32

Onions always benefit from a few minutes on their own to soften and start sweetening. Garlic burns easily, especially when finely chopped or crushed, so in general should not be fried as long as onion. Having said that, when doing a quick stir fry or similar dish, you can throw in the garlic first for 10-20 seconds so that it flavours the oil.


28

There's a great experiment on Cooking Issues that deals with this very problem. The general advice is to not crowd the pan because of the concomitant release of water; however, the guys found that doing this is actually beneficial because, although a lot of water is initially released, by the time the liquid has eventually evaporated the mushrooms have ...


21

Ah, One Pot Pasta.... As loads of bloggers, authors and cooks - possibly inspired by Martha Stewart and her team - have confirmed: dumping the pasta, sauce ingredients and a carefully meassured amount of liquid in one pot or pan will give you a "pasta and sauce" dish in ten to fifteen minutes. And it works. Sort of. Your instinct matches my experience: ...


20

I would .. hydrate the dried mushrooms in enough near-boiling water to cover, plus a bit, for as long as you like. Lift the mushrooms out and reserve the soaking liquor. Sauté the soaked mushrooms along with the fresh If your recipe involves a reduction stage, of wine, stock, or some other ingredient, add the liquor, and reduce alongside.. Or, if there is ...


17

The coating you are talking about is potato starch that is browning on the bottom of the pan, similar to what happens to roux when it is prepared. If you deglaze the pan using alcohol, it will come right off without any effort (water works too, though more is needed). As for how to get the potatoes not to stick, it's important that the pan and the oil are ...


17

Examining your questions in order: The general rule is onions first. Sauté the garlic towards the end for 30-ish seconds before removing from the heat. As ElendilTheTall correctly pointed out, garlic can scorch quickly, especially if you tend to sauté on the hot side (as I do). Starting your sauté with onions first has two advantages: it allows you to ...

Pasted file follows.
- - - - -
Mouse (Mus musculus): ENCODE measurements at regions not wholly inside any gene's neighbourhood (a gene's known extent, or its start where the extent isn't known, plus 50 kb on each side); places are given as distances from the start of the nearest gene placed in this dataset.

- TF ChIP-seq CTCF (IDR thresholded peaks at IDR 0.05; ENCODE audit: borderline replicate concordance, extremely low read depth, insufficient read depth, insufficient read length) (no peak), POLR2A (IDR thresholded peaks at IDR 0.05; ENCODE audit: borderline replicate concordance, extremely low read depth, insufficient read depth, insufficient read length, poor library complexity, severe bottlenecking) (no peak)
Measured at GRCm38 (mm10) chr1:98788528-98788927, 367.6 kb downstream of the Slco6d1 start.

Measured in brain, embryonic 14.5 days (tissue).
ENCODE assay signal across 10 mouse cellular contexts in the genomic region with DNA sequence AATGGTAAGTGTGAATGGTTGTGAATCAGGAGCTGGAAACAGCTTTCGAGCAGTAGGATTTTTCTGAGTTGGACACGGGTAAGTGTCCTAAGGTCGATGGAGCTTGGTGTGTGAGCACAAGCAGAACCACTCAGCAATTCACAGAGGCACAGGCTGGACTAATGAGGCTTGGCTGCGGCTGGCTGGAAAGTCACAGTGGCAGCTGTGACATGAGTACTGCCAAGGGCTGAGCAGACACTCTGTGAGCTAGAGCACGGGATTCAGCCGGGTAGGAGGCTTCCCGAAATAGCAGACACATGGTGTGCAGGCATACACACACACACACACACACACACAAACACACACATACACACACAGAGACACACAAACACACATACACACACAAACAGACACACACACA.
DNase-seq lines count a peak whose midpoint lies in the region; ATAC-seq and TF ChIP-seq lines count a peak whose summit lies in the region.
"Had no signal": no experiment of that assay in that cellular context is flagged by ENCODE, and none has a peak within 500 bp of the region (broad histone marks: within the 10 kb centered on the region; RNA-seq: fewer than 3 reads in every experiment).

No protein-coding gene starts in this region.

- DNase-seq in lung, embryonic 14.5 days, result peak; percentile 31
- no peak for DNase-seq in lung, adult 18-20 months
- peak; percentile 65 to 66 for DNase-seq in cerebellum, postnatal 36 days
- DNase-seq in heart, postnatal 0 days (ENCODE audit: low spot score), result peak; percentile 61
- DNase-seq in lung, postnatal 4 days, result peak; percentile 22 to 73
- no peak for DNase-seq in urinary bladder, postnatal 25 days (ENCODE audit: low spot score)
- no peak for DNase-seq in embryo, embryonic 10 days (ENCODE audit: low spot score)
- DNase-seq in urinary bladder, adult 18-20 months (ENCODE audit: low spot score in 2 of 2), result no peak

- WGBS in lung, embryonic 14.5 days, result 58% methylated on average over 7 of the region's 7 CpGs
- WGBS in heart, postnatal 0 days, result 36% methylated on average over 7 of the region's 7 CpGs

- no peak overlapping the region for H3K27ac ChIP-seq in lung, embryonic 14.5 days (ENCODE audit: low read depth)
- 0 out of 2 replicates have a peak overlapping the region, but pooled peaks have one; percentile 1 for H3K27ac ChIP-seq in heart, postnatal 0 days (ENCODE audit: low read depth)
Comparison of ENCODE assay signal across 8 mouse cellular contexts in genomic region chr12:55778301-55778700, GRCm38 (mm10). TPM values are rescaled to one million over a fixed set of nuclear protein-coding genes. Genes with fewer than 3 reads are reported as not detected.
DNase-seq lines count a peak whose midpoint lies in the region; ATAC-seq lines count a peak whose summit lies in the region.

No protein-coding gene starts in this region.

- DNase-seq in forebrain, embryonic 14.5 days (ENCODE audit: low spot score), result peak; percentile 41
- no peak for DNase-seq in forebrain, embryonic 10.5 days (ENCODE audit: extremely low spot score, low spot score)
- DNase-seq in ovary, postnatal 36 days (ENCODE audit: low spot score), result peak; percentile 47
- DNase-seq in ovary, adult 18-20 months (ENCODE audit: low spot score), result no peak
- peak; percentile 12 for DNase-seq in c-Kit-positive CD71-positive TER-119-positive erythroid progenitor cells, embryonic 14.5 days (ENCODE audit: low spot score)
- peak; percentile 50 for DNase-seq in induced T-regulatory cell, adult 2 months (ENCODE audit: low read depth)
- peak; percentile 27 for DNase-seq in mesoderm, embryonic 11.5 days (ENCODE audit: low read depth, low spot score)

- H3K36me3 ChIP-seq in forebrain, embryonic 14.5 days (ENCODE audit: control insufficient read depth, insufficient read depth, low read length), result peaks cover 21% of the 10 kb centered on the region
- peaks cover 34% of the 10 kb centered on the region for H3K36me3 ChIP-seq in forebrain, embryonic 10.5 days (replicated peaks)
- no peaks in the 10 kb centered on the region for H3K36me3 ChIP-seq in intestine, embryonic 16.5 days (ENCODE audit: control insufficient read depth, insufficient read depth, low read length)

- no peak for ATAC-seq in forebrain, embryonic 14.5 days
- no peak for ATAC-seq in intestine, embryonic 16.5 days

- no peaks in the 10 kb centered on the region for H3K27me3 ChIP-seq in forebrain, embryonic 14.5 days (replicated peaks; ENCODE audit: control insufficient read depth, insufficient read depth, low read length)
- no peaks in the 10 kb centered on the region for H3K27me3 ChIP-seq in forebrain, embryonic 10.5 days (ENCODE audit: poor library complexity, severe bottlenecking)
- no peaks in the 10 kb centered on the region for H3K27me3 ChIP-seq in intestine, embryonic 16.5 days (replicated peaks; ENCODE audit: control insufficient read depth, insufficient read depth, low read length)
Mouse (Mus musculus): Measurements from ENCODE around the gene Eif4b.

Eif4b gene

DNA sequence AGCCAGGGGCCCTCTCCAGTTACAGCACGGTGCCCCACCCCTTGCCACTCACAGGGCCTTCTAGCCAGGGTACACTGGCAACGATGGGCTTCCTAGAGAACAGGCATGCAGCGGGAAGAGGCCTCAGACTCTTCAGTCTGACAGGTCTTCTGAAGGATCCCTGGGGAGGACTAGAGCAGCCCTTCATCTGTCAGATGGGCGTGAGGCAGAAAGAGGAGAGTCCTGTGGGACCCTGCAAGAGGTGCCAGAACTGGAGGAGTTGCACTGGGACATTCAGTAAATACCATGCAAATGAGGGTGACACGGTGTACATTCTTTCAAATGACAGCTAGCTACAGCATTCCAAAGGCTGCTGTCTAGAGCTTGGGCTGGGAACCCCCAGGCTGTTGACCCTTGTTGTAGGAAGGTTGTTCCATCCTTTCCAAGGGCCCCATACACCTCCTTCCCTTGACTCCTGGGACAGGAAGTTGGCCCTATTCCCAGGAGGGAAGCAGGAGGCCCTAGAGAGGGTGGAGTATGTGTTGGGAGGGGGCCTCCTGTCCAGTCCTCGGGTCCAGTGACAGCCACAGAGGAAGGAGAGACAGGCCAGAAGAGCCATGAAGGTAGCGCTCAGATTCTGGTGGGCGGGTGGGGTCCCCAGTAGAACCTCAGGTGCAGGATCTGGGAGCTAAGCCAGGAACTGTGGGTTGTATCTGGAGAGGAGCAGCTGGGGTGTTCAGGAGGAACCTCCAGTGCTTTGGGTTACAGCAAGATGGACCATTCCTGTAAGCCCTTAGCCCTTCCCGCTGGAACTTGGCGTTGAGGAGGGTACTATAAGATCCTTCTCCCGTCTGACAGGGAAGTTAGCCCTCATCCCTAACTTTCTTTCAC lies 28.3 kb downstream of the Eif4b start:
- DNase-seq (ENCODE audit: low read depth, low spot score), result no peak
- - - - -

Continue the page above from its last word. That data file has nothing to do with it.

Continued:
16

If the recipes were truly interesting in 'releasing the flavors', they'd be sweating the onions, not sauteing them. Sauté is a higher-heat method that will cook the vegetables to create other chemical compounds, thus changing their flavor. In the case of garlic and onions, this cooking makes them dramatically sweeter. But sometimes you don't want that -- ...


14

Indian food is commonly cooked with ghee (clarified butter), for both religious and flavor reasons. Where ghee is not used, coconut or refined palm oil are common. I can also tell you from experience that Indian food can be made with unflavored vegetable oils (canola, sunflower or soy), without a deleterious effect on flavor or texture.


12

The big difference is that oil can get to a higher temperature than water can. Water turns to steam at 212F, while most oils won't start smoking until 300-400F. Caramelization doesn't happen until 320F (for sucrose and glucose, 230F for fructose), while browning (the Maillard reaction, to be specific) doesn't happen until 375F. Now when you "saute" like ...


11

In terms of sautéing, the simple answer is that using oil is going to let you develop fond, i.e. the tasty brown stuff, on your veggies whereas cooking only with water will essentially boil/steam your vegetables — and perhaps give them a little char, as well. In cooking, both oil and water are basically just things you use to transfer heat to food. They are ...


9

I've sauteed baby spinach many times and I've never had it become slimy. I've never seen a cookbook or article that stated that either.


8

Supermarket 'stew beef' is notoriously unreliable. Its often just scraps of beef that the butcher or market can't sell otherwise. My stews were hit and miss for years while I tried to tweak cooking time and such. But then one day I watched a movie on rouxbe.com (paywall, sorry) and they talked about not using 'stew beef' - its often too lean and doesn't ...


8

There are no real doneness rules on mirepoix per se (even raw is used in some dishes). However, the recipe designer may say sweat versus sauté to give an indication of colour and flavour depth to match the 'headliner' of the dish (usually the meat). Although not a rule, you may generally see sweat used more for lighter meats like fish and fowl and sauté ...


8

I wonder where you have read it. Your link doesn't help, maybe you linked the wrong question? It talks about using a stainless pan with oil. If you are talking about true saute (very quick movement of bite-sized pieces of food on a very hot pan), it is completely impossible without oil. If you are misusing the term to mean shallow frying, you can do it ...


8

The answer is a bit complicated, because there is a confusing language issue here. In standard cooking terminology, there is nothing in common between the two (except that both are stovetop). Sautéeing requires a wicked hot pan, a layer of oil (you can't use nonstick at these temperatures), and constant movement of the food. Basically, you are burning/...